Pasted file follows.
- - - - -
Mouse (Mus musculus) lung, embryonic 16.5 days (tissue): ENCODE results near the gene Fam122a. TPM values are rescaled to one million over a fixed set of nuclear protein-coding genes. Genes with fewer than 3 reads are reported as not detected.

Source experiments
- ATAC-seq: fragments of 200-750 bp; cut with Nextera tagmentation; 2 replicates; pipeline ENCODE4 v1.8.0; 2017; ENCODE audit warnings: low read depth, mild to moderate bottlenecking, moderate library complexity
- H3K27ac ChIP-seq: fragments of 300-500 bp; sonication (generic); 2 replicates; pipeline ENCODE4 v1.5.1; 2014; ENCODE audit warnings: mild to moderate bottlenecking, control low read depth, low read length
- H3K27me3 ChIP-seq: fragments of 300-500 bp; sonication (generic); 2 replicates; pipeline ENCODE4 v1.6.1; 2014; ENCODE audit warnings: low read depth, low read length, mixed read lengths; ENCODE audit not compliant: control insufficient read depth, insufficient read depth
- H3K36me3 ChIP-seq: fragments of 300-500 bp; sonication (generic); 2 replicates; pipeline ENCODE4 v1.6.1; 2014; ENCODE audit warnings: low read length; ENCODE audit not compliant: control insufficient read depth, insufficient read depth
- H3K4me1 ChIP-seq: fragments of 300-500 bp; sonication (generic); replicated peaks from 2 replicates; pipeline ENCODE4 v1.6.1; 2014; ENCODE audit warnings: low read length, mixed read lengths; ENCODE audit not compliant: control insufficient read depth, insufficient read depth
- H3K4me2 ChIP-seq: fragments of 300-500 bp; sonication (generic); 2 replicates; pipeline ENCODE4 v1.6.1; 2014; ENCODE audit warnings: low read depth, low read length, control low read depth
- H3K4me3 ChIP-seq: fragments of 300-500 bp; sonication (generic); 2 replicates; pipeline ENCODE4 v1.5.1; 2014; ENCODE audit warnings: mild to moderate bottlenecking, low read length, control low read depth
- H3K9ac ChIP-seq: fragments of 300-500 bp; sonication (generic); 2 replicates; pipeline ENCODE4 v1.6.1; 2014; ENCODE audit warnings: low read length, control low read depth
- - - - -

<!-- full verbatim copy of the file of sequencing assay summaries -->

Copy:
Mouse (Mus musculus) lung, embryonic 16.5 days (tissue): ENCODE results near the gene Fam122a. TPM values are rescaled to one million over a fixed set of nuclear protein-coding genes. Genes with fewer than 3 reads are reported as not detected.

Source experiments
- ATAC-seq: fragments of 200-750 bp; cut with Nextera tagmentation; 2 replicates; pipeline ENCODE4 v1.8.0; 2017; ENCODE audit warnings: low read depth, mild to moderate bottlenecking, moderate library complexity
- H3K27ac ChIP-seq: fragments of 300-500 bp; sonication (generic); 2 replicates; pipeline ENCODE4 v1.5.1; 2014; ENCODE audit warnings: mild to moderate bottlenecking, control low read depth, low read length
- H3K27me3 ChIP-seq: fragments of 300-500 bp; sonication (generic); 2 replicates; pipeline ENCODE4 v1.6.1; 2014; ENCODE audit warnings: low read depth, low read length, mixed read lengths; ENCODE audit not compliant: control insufficient read depth, insufficient read depth
- H3K36me3 ChIP-seq: fragments of 300-500 bp; sonication (generic); 2 replicates; pipeline ENCODE4 v1.6.1; 2014; ENCODE audit warnings: low read length; ENCODE audit not compliant: control insufficient read depth, insufficient read depth
- H3K4me1 ChIP-seq: fragments of 300-500 bp; sonication (generic); replicated peaks from 2 replicates; pipeline ENCODE4 v1.6.1; 2014; ENCODE audit warnings: low read length, mixed read lengths; ENCODE audit not compliant: control insufficient read depth, insufficient read depth
- H3K4me2 ChIP-seq: fragments of 300-500 bp; sonication (generic); 2 replicates; pipeline ENCODE4 v1.6.1; 2014; ENCODE audit warnings: low read depth, low read length, control low read depth
- H3K4me3 ChIP-seq: fragments of 300-500 bp; sonication (generic); 2 replicates; pipeline ENCODE4 v1.5.1; 2014; ENCODE audit warnings: mild to moderate bottlenecking, low read length, control low read depth
- H3K9ac ChIP-seq: fragments of 300-500 bp; sonication (generic); 2 replicates; pipeline ENCODE4 v1.6.1; 2014; ENCODE audit warnings: low read length, control low read depth